On his June 3 Hardball program, MSNBC's Chris Matthews expressed his disapproval of the president having broken federal law in the process of securing Sgt. Bowe Bergdahl's release in exchange for transferring five high-level Taliban detainees from Guantanamo Bay to Qatari government custody.
Of course, it took a liberal Democrat, Sen. Dianne Feinstein (D-Calif.) complaining about the matter to register with Matthews as a problem for the president, but all the same, the Hardball host seemed angry that President Obama violated a law which he signed into effect. The relevant transcript appears below the page break [emphasis mine; Listen to the MP3 audio here or watch the video below the page break]:
CHRIS MATTHEWS, host: Let me go to Colonel Davis, you know military law, I respect that. But what about this requirement that the president notify the Congress for 30 days before he cuts such a deal? Dianne Feinstein is a solid member of the United States Senate. Maybest the most solidest [sic] there is. The one true grown-up over there I think some days. And she makes sure that we know what she just said a few minutes ago, late this afternoon. She doesn't like this. She thinks the president of the United States, her political ally, has broken the law. What do you make of that?
Col. MORRIS DAVIS, former chief prosecutor at Guantanamo Bay: Well, I think she's wrong. I mean, you go back to the Bush administration and Jay Bybee's memo in 2002 where he said that Congress trying to put any constraints on the president's authority as commander-in-chief is unconstitutional. He was talking about enhanced interrogation and the torture statute, but the same rationale applies here.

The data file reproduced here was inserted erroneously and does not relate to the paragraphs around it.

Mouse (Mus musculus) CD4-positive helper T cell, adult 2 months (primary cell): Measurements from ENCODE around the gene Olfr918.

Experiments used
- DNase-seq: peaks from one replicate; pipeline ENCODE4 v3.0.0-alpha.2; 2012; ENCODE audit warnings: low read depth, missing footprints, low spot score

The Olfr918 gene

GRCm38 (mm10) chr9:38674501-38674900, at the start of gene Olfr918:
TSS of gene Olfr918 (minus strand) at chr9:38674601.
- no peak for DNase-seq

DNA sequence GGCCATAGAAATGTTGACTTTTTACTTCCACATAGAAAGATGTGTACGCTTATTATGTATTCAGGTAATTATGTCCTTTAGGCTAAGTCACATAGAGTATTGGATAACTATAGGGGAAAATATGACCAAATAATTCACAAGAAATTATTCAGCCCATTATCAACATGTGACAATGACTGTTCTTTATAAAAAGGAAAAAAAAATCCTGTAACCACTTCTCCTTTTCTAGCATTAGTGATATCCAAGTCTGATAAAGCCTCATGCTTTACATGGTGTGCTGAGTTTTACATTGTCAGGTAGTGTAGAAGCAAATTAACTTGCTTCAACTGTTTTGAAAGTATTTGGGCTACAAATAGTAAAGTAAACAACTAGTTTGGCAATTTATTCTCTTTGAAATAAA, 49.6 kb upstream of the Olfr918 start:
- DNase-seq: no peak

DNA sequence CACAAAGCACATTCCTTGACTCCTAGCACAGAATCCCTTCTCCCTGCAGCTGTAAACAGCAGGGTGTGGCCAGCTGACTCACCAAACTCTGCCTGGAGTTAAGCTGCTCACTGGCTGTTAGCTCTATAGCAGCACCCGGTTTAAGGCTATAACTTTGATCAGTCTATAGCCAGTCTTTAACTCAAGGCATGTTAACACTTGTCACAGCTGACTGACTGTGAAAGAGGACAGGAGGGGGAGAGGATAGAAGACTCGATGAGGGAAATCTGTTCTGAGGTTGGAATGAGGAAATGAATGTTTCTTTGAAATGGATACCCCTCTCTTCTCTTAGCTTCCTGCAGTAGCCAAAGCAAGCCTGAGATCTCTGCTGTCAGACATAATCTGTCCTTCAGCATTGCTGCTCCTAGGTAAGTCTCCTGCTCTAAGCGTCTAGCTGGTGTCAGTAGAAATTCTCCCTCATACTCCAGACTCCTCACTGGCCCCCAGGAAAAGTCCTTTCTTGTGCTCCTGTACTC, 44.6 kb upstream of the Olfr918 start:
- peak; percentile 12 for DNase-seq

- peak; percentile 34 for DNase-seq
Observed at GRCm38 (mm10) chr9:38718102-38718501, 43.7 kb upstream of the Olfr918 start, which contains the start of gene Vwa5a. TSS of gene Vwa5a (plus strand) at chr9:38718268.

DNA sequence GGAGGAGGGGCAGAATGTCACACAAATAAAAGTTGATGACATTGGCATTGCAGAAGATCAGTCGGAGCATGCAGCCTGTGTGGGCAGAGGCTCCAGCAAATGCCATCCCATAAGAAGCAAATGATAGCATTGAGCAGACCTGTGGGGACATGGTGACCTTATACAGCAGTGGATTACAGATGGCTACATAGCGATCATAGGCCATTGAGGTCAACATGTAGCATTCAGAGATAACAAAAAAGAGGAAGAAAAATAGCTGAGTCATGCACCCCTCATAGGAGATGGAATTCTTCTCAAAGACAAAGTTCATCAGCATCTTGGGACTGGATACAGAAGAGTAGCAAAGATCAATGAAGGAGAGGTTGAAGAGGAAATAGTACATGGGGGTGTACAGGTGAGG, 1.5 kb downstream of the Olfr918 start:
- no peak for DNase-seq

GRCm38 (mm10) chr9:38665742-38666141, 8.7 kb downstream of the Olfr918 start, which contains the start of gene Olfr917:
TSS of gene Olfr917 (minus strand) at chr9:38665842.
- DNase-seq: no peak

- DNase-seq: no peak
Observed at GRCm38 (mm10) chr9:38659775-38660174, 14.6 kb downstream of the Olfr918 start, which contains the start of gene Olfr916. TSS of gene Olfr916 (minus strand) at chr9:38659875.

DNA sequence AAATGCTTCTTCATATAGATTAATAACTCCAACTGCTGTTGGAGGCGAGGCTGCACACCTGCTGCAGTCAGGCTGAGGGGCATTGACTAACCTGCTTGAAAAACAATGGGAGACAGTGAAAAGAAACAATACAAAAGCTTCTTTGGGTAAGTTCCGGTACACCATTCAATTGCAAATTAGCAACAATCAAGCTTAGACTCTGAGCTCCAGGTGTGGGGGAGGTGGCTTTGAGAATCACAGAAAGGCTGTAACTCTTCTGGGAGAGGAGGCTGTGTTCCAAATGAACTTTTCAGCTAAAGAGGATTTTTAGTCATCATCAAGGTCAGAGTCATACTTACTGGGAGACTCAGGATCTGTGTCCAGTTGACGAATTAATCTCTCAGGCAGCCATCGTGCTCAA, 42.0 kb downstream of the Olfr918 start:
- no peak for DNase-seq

And the president issued a signing statement when he signed this 30-day notification provision. And he said he was signing the bill but he felt it was an unconstitutional infringement on his authority as commander-in-chief. So I understand her objection, but I think the president is right in this case that he had the constitutional authority to do this.
MATTHEWS: So his signing of that bill meant nothing?
DAVIS: Well, it obviously meant a lot. It was the Defense Authorization Act, but that provision on the --
MATTHEWS: But he signed it.
DAVIS: Yeah, well.
MATTHEWS: Why do you sign a law you had no intention of enforcing? That's what I don't quite get. Do you take the president as a serious man? When he signs something that includes that requirement of a 30-day notification, do you think that means something or doesn't mean anything? Is there a moral reservation attached?
DAVIS: I think the Constitution trumps the statute.
MATTHEWS: Even if he signed it?
MATTHEWS: Well, that's certainly weird. That's weird. Sometimes I'm glad I'm not a lawyer.
Good for Matthews to be concerned about the president ignoring his obligation to enforce the law, particularly laws he signed into effect. It remains to be seen if Matthews ever gets around to being perturbed with the president's selective enforcement of his signature legislative achievement, the Affordable Care Act (ObamaCare).